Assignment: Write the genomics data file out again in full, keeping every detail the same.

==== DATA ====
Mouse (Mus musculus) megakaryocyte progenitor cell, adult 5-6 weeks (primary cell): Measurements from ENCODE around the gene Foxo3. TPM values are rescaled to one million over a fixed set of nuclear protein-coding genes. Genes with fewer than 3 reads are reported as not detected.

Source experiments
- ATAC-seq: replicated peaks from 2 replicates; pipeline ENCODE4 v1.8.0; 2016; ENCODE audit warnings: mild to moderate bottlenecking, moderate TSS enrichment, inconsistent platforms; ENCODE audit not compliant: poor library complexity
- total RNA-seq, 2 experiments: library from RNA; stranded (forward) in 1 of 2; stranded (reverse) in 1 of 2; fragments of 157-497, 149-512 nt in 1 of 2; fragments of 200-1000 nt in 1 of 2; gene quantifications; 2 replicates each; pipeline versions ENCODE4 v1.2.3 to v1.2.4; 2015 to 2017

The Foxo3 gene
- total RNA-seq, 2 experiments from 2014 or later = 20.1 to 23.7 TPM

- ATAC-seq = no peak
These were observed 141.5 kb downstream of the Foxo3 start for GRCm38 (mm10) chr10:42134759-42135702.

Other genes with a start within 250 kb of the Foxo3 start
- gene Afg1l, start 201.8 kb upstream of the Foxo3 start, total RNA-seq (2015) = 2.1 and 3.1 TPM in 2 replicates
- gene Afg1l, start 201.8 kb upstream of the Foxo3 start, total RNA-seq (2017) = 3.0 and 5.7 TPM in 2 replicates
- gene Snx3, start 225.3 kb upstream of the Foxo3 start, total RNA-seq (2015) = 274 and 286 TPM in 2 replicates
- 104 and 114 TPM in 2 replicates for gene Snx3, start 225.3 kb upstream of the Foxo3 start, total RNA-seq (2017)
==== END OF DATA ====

Mouse (Mus musculus) megakaryocyte progenitor cell, adult 5-6 weeks (primary cell): Measurements from ENCODE around the gene Foxo3. TPM values are rescaled to one million over a fixed set of nuclear protein-coding genes. Genes with fewer than 3 reads are reported as not detected.

Source experiments
- ATAC-seq: replicated peaks from 2 replicates; pipeline ENCODE4 v1.8.0; 2016; ENCODE audit warnings: mild to moderate bottlenecking, moderate TSS enrichment, inconsistent platforms; ENCODE audit not compliant: poor library complexity
- total RNA-seq, 2 experiments: library from RNA; stranded (forward) in 1 of 2; stranded (reverse) in 1 of 2; fragments of 157-497, 149-512 nt in 1 of 2; fragments of 200-1000 nt in 1 of 2; gene quantifications; 2 replicates each; pipeline versions ENCODE4 v1.2.3 to v1.2.4; 2015 to 2017

The Foxo3 gene
- total RNA-seq, 2 experiments from 2014 or later = 20.1 to 23.7 TPM

- ATAC-seq = no peak
These were observed 141.5 kb downstream of the Foxo3 start for GRCm38 (mm10) chr10:42134759-42135702.

Other genes with a start within 250 kb of the Foxo3 start
- gene Afg1l, start 201.8 kb upstream of the Foxo3 start, total RNA-seq (2015) = 2.1 and 3.1 TPM in 2 replicates
- gene Afg1l, start 201.8 kb upstream of the Foxo3 start, total RNA-seq (2017) = 3.0 and 5.7 TPM in 2 replicates
- gene Snx3, start 225.3 kb upstream of the Foxo3 start, total RNA-seq (2015) = 274 and 286 TPM in 2 replicates
- 104 and 114 TPM in 2 replicates for gene Snx3, start 225.3 kb upstream of the Foxo3 start, total RNA-seq (2017)